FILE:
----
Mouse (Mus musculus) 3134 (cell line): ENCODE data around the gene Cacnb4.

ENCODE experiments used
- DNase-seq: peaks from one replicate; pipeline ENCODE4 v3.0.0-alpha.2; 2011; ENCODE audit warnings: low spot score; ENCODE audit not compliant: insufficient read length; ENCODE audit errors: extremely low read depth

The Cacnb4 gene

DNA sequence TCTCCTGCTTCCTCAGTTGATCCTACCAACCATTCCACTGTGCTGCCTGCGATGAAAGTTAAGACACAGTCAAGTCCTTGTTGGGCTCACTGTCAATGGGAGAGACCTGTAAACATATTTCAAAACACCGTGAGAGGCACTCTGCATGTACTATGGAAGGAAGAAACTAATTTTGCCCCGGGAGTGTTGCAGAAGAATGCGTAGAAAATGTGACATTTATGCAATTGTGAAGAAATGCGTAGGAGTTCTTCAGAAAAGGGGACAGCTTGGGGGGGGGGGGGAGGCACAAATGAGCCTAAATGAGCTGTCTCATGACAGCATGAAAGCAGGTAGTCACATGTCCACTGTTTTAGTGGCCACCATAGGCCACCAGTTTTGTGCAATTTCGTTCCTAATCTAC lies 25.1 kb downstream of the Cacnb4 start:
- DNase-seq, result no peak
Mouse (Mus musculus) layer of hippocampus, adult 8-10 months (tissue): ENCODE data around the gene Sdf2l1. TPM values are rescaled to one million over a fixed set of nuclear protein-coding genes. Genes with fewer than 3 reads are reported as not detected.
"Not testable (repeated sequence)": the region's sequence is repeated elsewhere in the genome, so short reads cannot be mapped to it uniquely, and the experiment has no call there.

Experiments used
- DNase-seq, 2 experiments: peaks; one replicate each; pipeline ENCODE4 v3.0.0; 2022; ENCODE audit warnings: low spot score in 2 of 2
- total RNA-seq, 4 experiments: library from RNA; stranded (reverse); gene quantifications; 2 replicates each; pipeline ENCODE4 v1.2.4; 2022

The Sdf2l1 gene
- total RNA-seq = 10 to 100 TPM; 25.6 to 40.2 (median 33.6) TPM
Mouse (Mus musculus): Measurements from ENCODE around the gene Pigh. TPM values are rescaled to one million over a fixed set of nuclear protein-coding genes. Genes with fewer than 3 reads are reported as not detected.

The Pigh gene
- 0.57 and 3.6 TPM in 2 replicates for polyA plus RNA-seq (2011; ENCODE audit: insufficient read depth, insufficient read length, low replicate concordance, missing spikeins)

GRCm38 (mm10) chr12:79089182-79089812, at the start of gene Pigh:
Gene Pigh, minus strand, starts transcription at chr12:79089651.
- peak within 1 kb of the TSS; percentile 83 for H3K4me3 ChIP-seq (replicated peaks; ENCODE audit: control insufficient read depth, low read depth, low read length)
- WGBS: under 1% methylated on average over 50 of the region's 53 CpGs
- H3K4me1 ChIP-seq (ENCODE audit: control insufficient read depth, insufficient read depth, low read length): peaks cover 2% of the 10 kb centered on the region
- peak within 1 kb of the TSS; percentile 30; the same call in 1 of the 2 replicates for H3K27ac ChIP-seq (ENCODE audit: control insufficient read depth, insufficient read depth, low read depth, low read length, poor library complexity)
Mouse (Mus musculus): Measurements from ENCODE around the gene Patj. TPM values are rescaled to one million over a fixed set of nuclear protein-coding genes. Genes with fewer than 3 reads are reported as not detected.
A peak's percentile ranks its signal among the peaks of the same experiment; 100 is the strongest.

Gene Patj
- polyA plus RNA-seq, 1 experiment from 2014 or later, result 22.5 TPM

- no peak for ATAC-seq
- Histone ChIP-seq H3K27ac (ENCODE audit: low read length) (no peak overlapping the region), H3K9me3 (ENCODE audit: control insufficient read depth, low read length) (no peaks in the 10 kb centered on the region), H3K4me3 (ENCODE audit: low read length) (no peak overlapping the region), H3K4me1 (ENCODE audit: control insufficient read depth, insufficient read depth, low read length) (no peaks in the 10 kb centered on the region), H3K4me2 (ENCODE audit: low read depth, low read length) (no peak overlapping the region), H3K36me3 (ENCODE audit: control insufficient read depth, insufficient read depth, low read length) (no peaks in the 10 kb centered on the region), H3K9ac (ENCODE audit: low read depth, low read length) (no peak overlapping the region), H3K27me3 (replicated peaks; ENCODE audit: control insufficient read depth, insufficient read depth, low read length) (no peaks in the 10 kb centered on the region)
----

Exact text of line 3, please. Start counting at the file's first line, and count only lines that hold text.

- DNase-seq: peaks from one replicate; pipeline ENCODE4 v3.0.0-alpha.2; 2011; ENCODE audit warnings: low spot score; ENCODE audit not compliant: insufficient read length; ENCODE audit errors: extremely low read depth